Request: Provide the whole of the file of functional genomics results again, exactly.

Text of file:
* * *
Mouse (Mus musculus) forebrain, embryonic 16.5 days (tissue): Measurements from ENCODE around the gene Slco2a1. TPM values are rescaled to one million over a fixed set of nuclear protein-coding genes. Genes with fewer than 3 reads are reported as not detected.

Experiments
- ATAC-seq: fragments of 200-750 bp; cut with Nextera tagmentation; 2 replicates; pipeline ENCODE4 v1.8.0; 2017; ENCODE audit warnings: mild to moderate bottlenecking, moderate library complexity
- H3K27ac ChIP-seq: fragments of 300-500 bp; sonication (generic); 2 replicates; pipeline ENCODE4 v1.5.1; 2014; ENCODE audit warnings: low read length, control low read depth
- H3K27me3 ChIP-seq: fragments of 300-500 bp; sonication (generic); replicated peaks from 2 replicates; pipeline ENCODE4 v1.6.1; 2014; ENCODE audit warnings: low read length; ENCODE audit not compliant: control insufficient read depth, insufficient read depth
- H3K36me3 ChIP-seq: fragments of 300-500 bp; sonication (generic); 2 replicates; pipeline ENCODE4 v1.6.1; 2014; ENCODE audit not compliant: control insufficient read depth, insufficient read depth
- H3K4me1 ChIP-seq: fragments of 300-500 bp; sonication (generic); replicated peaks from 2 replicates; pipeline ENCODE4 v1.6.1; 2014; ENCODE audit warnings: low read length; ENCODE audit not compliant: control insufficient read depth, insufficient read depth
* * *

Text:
Mouse (Mus musculus) forebrain, embryonic 16.5 days (tissue): Measurements from ENCODE around the gene Slco2a1. TPM values are rescaled to one million over a fixed set of nuclear protein-coding genes. Genes with fewer than 3 reads are reported as not detected.

Experiments
- ATAC-seq: fragments of 200-750 bp; cut with Nextera tagmentation; 2 replicates; pipeline ENCODE4 v1.8.0; 2017; ENCODE audit warnings: mild to moderate bottlenecking, moderate library complexity
- H3K27ac ChIP-seq: fragments of 300-500 bp; sonication (generic); 2 replicates; pipeline ENCODE4 v1.5.1; 2014; ENCODE audit warnings: low read length, control low read depth
- H3K27me3 ChIP-seq: fragments of 300-500 bp; sonication (generic); replicated peaks from 2 replicates; pipeline ENCODE4 v1.6.1; 2014; ENCODE audit warnings: low read length; ENCODE audit not compliant: control insufficient read depth, insufficient read depth
- H3K36me3 ChIP-seq: fragments of 300-500 bp; sonication (generic); 2 replicates; pipeline ENCODE4 v1.6.1; 2014; ENCODE audit not compliant: control insufficient read depth, insufficient read depth
- H3K4me1 ChIP-seq: fragments of 300-500 bp; sonication (generic); replicated peaks from 2 replicates; pipeline ENCODE4 v1.6.1; 2014; ENCODE audit warnings: low read length; ENCODE audit not compliant: control insufficient read depth, insufficient read depth